Several years ago, a board game called "Sooneropoly" arrived at University of Oklahoma fan stores and bookstores alike, touting area campus attractions, businesses and streets around Norman.
Like the famous board game Monopoly, "Sooneropoly" players bought and sold properties, but it had a regional twist from the original, including cards such as "ST. PATRICK'S DAY! All tokens advance to O'Connell's."
The irony would be if such a board game came to life.
The University of Oklahoma purchased approximately 70 real properties during the past 12 years for more than $18 million, while selling less than 20 - three of which were in Bartlesville and Dewey, Okla., for $2,640,079.24.
Information on all properties purchased and sold was acquired by The Transcript with an Open Records Request earlier this year. Some of these purchases were block purchases, such as a $4.48 million purchase of top properties - six on Jenkins Avenue, three on Lindsey Street, and one on Lincoln Avenue properties, which was made in January 2007. Coincidentally like the board game, one of the properties purchased by OU was the land where the restaurant O'Connell's leases. That purchase was approved by regents in September 2006.
In the past, OU President David Boren has referred to property purchases around the Norman campus as "strategic." Boren said these purchases not only help OU, but also the area.
"Most of the properties which the University acquires not only benefit the University but also the Norman community," Boren said. "For example, the neighborhood around our property on Boyd St., which was once known as Newman Hall and later a halfway house called Connections, was of great benefit to the safety and security of the surrounding neighborhood and its residents."
In an interview with The Transcript, Cleveland County assessor Denise Heavner noted that some of the properties OU purchased during the last 12 years were not developed. For example, 115 Brooks St. was a vacant lot when the county last assessed the property. Once properties are purchased by OU, they are tax exempt.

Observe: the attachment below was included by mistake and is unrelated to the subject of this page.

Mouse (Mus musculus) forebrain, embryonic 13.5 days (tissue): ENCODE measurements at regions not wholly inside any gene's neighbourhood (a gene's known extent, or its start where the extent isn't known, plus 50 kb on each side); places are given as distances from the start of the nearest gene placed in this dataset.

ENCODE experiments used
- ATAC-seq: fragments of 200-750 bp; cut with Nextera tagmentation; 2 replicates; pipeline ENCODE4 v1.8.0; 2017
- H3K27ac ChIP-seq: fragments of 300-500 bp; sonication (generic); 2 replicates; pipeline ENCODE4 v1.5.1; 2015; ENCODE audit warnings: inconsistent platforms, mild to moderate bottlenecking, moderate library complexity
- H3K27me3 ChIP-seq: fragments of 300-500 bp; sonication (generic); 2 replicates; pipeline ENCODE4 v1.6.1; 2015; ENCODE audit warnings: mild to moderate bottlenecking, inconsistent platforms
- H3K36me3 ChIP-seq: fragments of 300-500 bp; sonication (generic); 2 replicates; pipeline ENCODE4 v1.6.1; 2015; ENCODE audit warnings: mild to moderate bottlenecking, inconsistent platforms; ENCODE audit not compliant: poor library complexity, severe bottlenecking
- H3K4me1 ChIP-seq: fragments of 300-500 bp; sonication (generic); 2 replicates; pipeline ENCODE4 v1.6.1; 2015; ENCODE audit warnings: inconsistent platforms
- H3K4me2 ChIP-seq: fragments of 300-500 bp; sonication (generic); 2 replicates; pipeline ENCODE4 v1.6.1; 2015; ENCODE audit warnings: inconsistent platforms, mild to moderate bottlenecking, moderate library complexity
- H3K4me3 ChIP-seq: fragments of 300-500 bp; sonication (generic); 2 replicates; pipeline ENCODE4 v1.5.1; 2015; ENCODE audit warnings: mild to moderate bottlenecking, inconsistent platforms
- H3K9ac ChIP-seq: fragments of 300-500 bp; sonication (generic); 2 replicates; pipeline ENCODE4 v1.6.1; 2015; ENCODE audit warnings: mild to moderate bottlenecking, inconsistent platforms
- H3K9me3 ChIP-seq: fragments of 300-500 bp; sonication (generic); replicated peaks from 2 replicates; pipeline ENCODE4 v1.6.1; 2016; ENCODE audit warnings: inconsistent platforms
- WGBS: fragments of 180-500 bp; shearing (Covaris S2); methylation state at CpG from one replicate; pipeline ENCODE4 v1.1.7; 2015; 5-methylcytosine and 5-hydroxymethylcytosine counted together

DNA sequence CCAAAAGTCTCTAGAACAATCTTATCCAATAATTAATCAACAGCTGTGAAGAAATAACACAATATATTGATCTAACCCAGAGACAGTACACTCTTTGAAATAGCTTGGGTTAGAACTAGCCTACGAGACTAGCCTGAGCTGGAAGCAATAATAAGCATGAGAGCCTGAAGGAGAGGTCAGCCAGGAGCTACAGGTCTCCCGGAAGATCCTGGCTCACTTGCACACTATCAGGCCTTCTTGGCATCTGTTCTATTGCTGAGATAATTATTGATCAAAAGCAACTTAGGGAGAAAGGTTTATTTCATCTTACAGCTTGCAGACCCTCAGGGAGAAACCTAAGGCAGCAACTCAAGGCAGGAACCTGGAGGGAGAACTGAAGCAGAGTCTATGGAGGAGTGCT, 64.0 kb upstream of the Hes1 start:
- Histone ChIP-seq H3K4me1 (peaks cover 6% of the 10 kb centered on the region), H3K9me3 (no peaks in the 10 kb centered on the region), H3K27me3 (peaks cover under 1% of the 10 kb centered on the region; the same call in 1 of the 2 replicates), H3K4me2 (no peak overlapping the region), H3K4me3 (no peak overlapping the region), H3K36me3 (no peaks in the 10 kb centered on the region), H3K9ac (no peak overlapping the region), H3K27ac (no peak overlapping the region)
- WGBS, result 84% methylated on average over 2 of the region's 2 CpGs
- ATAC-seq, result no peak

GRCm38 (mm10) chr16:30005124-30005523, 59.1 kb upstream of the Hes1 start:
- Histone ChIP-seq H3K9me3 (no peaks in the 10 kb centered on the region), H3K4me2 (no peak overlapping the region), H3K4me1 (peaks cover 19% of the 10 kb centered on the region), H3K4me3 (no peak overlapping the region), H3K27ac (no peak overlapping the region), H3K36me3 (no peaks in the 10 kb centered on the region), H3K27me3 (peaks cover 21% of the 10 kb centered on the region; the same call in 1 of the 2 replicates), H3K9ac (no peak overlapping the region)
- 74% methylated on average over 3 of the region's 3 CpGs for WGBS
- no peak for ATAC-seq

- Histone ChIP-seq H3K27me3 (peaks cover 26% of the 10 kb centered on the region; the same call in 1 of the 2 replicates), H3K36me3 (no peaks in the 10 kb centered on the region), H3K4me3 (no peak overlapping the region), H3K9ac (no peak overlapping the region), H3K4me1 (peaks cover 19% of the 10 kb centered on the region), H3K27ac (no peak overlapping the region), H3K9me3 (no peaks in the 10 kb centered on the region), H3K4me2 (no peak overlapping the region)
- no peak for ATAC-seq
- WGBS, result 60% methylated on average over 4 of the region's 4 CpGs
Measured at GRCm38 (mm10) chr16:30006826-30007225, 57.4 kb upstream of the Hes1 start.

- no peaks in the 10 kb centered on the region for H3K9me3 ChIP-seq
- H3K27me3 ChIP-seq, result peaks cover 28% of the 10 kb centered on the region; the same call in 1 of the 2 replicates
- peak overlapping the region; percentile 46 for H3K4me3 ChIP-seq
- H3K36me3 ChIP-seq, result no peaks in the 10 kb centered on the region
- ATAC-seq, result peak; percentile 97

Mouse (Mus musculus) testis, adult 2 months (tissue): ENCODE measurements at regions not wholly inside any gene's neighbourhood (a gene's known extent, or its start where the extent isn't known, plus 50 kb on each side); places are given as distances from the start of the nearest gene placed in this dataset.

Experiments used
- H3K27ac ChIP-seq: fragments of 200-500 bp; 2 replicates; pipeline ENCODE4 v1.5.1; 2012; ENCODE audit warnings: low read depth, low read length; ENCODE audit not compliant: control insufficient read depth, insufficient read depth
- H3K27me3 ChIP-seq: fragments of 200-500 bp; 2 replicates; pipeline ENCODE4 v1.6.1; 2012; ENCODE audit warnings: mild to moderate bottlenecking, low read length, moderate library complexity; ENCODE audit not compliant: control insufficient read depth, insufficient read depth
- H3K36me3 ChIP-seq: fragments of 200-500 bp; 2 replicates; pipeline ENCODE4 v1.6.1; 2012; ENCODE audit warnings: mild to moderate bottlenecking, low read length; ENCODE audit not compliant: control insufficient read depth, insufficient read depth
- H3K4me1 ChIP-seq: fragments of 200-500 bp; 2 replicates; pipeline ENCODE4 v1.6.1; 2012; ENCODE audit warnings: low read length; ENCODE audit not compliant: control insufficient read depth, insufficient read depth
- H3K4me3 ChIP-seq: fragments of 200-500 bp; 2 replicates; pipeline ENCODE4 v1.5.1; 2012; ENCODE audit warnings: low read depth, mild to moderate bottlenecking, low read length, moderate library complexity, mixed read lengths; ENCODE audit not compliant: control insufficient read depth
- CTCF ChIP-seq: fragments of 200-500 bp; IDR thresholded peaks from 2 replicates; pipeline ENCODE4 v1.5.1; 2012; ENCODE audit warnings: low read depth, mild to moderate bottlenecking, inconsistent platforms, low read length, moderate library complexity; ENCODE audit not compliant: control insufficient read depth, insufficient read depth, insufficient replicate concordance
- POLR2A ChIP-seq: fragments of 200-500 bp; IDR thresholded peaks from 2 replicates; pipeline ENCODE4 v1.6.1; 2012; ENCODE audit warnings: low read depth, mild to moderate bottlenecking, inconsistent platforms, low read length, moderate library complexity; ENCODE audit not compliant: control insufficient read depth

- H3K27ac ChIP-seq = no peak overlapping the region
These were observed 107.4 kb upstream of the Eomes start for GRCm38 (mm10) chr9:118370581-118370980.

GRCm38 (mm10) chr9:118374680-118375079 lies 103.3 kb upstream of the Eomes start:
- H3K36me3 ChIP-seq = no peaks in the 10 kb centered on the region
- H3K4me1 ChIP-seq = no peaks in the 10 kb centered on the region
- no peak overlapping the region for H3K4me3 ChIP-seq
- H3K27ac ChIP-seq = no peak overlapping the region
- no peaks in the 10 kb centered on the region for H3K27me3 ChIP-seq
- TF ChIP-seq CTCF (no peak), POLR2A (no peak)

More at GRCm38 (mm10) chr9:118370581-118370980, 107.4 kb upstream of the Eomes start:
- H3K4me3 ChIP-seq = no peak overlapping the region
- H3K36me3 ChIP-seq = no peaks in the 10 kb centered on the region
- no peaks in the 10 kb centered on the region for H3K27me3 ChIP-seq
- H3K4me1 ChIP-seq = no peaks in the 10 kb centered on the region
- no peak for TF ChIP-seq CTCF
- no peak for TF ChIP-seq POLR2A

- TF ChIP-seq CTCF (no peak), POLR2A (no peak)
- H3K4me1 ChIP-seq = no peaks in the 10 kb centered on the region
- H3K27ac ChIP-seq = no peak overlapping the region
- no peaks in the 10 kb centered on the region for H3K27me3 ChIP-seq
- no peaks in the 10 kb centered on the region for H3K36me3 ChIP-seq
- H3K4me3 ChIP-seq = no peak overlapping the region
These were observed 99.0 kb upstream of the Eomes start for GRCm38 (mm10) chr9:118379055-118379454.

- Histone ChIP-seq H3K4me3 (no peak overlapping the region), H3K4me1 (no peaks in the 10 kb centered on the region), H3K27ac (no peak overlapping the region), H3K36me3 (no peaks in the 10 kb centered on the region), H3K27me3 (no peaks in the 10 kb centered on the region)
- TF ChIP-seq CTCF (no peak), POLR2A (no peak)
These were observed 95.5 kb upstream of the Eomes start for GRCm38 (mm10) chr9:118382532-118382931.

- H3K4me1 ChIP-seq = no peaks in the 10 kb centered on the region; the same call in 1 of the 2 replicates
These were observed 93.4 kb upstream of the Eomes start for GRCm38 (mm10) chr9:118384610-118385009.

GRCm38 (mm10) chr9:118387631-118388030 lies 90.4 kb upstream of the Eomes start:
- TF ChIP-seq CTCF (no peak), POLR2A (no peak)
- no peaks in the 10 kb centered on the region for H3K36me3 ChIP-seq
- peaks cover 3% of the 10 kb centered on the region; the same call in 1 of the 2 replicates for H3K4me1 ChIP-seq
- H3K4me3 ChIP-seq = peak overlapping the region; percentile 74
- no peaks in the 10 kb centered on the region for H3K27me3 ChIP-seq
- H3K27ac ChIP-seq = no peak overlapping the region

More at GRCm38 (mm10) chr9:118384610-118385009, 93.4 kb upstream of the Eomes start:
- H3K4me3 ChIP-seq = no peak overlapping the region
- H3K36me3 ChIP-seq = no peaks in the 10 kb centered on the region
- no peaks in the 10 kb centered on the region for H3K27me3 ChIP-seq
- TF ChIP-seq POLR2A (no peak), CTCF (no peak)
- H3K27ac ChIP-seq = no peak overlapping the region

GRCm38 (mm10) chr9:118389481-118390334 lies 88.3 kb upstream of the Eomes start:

"We have always attempted to develop our properties in a way which enhances the aesthetic beauty of Norman as well as the university," Boren said. "The university and the city have worked extremely cooperatively together, including swapping properties on occasion which are needed for services such as fire protection. Whenever possible, we grant the city and county easements across the university's property at no cost."
At Oklahoma State University, regents approved the use of eminent domain in July 2006 to acquire properties necessary to build an athletic village. In a July 2006 release, David Schmidly, OSU System CEO and president, said the OSU Foundation did a "remarkable job" negotiating the purchases of properties and trying to avoid eminent domain.
"We have said all along that we want to avoid eminent domain, and that remains the case," Schmidly said in July. "We continue to actively negotiate. We remain optimistic we can reach agreements on the final property. If we do not, it will not be from a lack of sincere effort by the Foundation and the university."
Boren said OU has never used eminent domain to acquire properties as long as he has been president.
"One of the reasons we purchase property when it becomes available is to avoid whenever possible the use of eminent domain," he said. "As we have seen in other communities, using eminent domain to force people to sell properties, especially personal homes, can be very painful for those involved. It is always best to use the willing buyer, willing seller approach. We try to think ahead, sometimes several years into the future, to identify the university's needs. The number of properties obtained by OU over the past 12 years is relatively small, especially when compared to other universities of our size including the state's other publicly supported comprehensive university."
The purchase of county properties by OU causes tax revenue to be lost, Heavner said. While records for some properties have been lost because of the transition from the old county offices to the new county office building, available records show that taxes collected annually on properties purchased by OU during the last four years totals more than $70,000.
Have the county entities that rely on property taxes been in a crunch because of lost tax revenue? Not really, Heavner said.
"It's because Cleveland County is growing so quickly," she said. "In a smaller county, it might matter more... of course, the county would be smaller without the university."
Because of properties lack of development, Heavner noted that properties are taxed on "fair cash value," as opposed to potential value. The sale prices have, in some cases, allowed OU to make a $513,100 profit off property sales in the last 12 years - from properties also acquired during the same time frame. However, Boren said the amounts paid by OU, which must be approved by regents first, rely more on potential value.
"County appraisals for properties for tax purposes are generally quite different than appraisals for market value. The regents are always provided with these appraisals before they take official action."
Behind all the numbers, Boren said OU tries to work in a way that mutually benefits the area - from real property development, to the rest of the economy.
"We have also used a significant amount of property for additional off-street parking and the creation of parks which serve both the university and the city," Boren said.
"The University is also a major force in bringing jobs to Norman and spinning off new businesses from University research, all of which increase the tax base of the city and county."
Norman OK Transcript: http://www.normantranscript.com